It is always difficult coming back from time away, especially when it is the Holy Land I have been to, and also when I come back with a pretty hefty head cold. Sometimes it feels like life is a big test and I am getting a C- in this thing called life – and that is at best.
But, it was SO good to see everyone yesterday. I have missed you all enormously.
Today in our scripture is the quirky story of the Syrophoenician woman’s daughter being healed, as portrayed by one of the New Testament’s most gifted writers: Mark. I say quirky because Jesus never meets the daughter whom he heals.
Those of you that remember my Thursday Noon Bible Study on Mark remember us talking about this trajectory in Mark of every miracle growing larger in breadth and stature. So this “growth” in the story is an exorcism from afar. Jesus is so powerful he doesn’t even need to touch you!
But it gets bizarre. The words that come out of Jesus’ mouth are almost seen as an insult or racial slur. This woman, this Gentile, of Syrophoenician origin begs Jesus to heal her daughter. His response? “Let the children be fed first, for it is not fair to take the children’s food and throw it to the dogs.”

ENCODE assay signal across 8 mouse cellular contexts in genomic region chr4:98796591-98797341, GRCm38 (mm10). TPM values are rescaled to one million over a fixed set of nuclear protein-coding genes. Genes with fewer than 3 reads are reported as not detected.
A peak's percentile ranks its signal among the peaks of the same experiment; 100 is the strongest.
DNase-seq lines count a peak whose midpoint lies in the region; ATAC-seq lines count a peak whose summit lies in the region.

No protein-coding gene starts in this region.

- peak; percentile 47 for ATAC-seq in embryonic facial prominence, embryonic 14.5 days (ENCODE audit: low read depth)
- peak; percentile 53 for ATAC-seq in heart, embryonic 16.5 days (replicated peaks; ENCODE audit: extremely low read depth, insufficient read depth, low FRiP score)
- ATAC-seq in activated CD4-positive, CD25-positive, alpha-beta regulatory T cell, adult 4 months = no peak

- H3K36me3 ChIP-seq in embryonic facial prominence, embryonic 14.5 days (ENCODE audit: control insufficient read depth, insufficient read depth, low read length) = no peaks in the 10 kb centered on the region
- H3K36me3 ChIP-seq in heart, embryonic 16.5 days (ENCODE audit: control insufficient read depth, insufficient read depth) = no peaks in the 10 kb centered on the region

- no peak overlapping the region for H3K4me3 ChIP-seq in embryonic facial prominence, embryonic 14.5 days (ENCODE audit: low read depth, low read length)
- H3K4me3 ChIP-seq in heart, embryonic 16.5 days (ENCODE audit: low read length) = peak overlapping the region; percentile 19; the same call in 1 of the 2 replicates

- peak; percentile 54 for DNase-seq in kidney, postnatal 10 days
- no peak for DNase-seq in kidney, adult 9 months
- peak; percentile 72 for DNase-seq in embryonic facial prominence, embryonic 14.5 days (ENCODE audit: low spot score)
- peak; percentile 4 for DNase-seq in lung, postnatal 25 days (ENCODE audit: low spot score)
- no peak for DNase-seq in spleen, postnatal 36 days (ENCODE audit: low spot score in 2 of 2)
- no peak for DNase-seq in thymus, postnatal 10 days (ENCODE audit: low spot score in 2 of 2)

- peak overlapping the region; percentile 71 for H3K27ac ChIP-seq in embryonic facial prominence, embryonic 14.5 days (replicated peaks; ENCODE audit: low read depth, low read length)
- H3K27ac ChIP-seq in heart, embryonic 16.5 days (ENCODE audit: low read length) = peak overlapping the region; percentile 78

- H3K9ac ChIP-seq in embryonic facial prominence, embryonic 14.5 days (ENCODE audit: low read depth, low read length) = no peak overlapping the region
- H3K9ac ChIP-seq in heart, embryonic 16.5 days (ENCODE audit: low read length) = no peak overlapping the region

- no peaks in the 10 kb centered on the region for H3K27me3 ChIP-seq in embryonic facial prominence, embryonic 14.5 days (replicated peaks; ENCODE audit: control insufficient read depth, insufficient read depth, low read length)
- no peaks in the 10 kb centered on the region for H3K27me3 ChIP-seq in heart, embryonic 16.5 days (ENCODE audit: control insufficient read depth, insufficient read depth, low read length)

It appears that her faith turns the tables. “Sir, even the dogs under the table eat the children’s crumbs.”
I am convinced that Jesus was using this as a test. Perhaps he was thinking, “I know how to get under her skin. I will see what she is really made of here.” She appears to pass, transcending the insult and focusing on the joy and grace that is presented her.
Tests. They are dreaded by high school students and college students alike. There are tests to get us into the Army, into jobs, to get out of high school. Tests come and often serve to move us to the next level of learning or what have you. Tests.
I hate tests. But they are all around us. Even when we are out of school the tests come, albeit in different ways. So many aspects of life are test-like – job responsibility, marriage, having children. Being in the church sometimes is a test – with the seemingly most abrasive people constantly thrust in our midst, perhaps at God’s direction to test us. Very few experience the church as “one big happy family”. Lately dealing with the news as with our new administration seems like a test of all of our patience.
It appears, from the Syrophoenician woman’s faith, that part of the test of this life includes standing up to injustice and racial inequalities. She smartly puts her foot down, and from that her faith shines. Jesus may well have been playing Devil’s advocate, impressed that this woman could hold her own.
How is Jesus testing us still? And how are we responding? With faith and determination? When are we called to reflection, and when are we called to action?